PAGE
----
That is the one thing that all the support can’t possibly prepare you for. The uncertainty.

In your whole football life, you know exactly what date you are back at the club, what time you have to run in your time trial and even what your skin folds have to be. Everything is so structured, so when that is taken away from you, you struggle.

But I would be lying if I said I wasn’t excited about what comes next. My own experience in football didn’t bring me exactly what I wanted, so, with that now behind me, it’s great to have a blank canvas on which I can colour my life.

Like a few of the other past players I’ve spoken to, I feel like there is a lot more that I have to offer, probably as most footballers do. The values instilled in us at a football club — hard work, determination, honesty and teamwork — are reinforced over your career and, to be honest, don’t take any talent.

But they hold you in good stead wherever you go. Thank God for that.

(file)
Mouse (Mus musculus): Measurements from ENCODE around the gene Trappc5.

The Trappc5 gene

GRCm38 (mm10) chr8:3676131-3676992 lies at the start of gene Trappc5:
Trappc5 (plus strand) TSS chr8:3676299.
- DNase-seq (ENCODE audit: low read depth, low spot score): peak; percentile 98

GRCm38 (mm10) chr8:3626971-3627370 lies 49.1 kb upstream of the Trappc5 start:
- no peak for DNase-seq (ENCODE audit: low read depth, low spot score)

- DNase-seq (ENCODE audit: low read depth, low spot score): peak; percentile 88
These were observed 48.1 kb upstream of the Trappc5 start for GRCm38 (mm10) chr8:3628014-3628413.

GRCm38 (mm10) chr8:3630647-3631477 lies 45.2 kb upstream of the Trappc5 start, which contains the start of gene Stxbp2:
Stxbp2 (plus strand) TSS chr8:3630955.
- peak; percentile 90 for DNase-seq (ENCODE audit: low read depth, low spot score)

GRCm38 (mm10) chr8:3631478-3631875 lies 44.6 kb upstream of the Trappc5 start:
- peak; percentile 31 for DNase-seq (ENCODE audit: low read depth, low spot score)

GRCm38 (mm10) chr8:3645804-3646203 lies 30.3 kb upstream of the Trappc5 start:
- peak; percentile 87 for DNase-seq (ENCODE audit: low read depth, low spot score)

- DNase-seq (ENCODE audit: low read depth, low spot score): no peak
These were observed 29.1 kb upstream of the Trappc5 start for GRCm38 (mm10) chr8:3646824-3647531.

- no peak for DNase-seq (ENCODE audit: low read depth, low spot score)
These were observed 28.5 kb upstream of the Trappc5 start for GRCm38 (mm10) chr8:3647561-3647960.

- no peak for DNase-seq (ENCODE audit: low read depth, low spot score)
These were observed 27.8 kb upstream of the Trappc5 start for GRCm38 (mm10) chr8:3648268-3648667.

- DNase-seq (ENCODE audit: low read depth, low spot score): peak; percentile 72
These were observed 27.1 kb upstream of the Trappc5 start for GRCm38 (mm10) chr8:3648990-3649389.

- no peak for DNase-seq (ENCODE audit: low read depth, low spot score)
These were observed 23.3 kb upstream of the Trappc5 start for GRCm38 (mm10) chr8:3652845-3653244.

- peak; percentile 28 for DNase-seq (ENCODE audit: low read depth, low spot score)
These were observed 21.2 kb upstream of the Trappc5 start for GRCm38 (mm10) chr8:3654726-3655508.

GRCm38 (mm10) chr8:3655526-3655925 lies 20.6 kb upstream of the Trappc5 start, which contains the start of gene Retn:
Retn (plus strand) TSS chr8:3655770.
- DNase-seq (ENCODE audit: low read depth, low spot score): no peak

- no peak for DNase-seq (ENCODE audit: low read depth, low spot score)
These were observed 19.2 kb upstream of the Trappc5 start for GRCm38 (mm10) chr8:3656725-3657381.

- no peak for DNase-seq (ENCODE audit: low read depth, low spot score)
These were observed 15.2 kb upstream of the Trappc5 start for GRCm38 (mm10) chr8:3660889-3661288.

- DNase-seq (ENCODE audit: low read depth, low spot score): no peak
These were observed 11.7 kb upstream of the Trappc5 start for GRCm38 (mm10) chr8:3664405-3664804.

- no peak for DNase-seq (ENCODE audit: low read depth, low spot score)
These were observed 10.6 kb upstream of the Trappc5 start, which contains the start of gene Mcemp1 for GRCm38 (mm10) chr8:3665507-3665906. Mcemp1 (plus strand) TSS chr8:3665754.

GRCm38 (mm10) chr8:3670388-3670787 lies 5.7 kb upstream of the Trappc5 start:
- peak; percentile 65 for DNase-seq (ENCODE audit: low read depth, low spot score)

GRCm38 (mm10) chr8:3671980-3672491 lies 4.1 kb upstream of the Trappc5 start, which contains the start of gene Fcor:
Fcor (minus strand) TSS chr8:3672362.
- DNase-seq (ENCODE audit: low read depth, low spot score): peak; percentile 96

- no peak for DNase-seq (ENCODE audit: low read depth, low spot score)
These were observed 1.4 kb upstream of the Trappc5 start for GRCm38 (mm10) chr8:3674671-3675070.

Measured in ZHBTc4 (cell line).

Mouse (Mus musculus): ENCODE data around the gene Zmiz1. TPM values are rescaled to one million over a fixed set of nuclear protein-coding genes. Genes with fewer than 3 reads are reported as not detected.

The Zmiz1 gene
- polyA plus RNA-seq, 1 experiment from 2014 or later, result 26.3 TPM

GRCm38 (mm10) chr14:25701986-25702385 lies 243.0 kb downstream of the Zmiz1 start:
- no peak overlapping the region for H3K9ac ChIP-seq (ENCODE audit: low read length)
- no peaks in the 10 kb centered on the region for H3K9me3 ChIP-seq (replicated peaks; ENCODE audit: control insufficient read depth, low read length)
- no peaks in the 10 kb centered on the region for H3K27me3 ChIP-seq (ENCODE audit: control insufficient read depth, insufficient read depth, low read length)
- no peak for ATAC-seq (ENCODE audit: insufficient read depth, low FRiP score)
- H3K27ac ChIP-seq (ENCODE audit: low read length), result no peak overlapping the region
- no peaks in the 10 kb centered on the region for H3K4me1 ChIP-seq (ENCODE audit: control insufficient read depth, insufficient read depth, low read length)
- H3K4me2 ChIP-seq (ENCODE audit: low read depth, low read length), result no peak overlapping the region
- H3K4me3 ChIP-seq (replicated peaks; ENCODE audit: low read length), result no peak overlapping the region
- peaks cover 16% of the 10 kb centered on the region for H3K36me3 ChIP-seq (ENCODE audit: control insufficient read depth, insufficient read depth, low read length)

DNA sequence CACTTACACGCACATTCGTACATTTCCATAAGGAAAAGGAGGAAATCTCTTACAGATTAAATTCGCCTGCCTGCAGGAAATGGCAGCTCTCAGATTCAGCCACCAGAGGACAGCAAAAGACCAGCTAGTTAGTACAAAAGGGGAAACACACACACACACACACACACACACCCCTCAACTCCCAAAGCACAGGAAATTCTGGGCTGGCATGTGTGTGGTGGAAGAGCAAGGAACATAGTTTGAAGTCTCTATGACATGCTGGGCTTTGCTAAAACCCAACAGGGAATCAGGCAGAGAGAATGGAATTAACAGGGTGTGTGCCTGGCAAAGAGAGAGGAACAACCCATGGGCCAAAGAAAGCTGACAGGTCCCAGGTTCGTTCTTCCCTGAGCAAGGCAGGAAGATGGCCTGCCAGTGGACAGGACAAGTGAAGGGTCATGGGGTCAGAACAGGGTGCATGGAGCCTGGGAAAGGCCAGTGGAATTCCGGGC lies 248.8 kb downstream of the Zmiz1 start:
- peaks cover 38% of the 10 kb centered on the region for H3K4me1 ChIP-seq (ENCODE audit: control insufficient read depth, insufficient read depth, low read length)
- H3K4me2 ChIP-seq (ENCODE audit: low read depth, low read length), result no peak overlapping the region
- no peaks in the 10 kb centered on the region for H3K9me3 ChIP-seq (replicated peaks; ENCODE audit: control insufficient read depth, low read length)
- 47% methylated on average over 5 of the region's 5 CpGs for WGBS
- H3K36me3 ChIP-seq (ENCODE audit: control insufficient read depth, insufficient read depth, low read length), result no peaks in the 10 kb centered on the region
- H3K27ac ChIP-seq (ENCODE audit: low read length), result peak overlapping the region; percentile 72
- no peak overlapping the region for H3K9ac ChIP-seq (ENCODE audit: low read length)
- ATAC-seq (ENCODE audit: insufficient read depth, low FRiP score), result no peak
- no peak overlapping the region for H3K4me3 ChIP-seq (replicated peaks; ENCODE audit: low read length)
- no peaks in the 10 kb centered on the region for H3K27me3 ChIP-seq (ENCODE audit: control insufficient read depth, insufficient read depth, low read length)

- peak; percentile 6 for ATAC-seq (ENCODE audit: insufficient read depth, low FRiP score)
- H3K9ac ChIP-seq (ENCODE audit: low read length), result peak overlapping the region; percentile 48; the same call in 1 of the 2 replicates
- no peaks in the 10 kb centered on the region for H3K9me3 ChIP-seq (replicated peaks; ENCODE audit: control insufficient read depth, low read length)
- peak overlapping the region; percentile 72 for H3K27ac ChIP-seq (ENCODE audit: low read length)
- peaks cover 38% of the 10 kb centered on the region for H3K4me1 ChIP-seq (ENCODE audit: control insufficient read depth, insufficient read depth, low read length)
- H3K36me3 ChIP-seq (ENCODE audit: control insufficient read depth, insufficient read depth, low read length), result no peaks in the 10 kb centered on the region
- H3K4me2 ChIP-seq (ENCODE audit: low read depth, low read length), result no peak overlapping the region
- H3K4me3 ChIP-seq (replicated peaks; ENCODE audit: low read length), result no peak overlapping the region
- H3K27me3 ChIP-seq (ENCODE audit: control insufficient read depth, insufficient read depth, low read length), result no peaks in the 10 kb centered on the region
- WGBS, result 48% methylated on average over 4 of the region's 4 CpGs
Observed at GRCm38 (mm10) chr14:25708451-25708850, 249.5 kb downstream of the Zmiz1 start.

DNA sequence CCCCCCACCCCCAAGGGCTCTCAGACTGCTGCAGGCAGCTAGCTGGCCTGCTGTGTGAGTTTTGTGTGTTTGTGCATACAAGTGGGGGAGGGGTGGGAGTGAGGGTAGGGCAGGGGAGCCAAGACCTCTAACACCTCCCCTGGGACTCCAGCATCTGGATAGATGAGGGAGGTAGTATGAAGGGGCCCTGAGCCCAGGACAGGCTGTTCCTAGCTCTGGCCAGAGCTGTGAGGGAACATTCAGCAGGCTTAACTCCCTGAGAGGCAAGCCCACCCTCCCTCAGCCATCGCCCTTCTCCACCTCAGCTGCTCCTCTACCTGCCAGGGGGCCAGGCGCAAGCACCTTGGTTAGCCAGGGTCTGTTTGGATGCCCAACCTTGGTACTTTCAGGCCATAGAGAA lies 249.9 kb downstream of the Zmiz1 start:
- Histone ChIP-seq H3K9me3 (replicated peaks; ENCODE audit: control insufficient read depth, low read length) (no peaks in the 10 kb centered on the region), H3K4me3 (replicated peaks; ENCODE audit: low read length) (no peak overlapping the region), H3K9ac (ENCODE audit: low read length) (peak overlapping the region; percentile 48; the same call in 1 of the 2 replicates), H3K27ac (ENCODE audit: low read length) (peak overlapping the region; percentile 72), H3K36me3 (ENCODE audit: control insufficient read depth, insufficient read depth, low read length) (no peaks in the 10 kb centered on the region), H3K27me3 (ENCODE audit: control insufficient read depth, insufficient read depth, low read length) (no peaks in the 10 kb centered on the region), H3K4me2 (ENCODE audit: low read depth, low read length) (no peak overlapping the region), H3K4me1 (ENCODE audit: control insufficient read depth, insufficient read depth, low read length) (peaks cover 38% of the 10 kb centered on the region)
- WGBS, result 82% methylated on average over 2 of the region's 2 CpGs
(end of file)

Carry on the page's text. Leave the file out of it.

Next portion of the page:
But I’ll miss it. How I’ll miss it. There is something special, almost intangible about being part of a football club. Every day you see the same boys, sit in the same seats, talking about the same things. It’s a brotherhood, a kind of cult.

If one of you breaks the team ethos, you all pay.


I’ll miss the 6am sessions and the time trials. I’ll miss walking in and laughing with my mates over a spray one of them gave me on the track. Or ripping into one of the boys because of his new haircut.

But then again I won’t miss the reviews on a Monday after I know I’ve let the boys down.

But it can be a great life. Just think of it: you get to run out on a weekend with some of your best mates and that feeling when you’re down at the bottom of the race, when your heart is pumping at a million miles an hour, is something that can never be replaced.

I wonder if Chris Judd or Adam Goodes wonder where they will get that deep fulfilment from next.

I think the reality of leaving the game is really going to sink in for everyone on the day that their respective clubs go back to preseason — and we aren’t there. It’s like a party that you aren’t invited to. On that day I will feel more upset than at any other time over this period.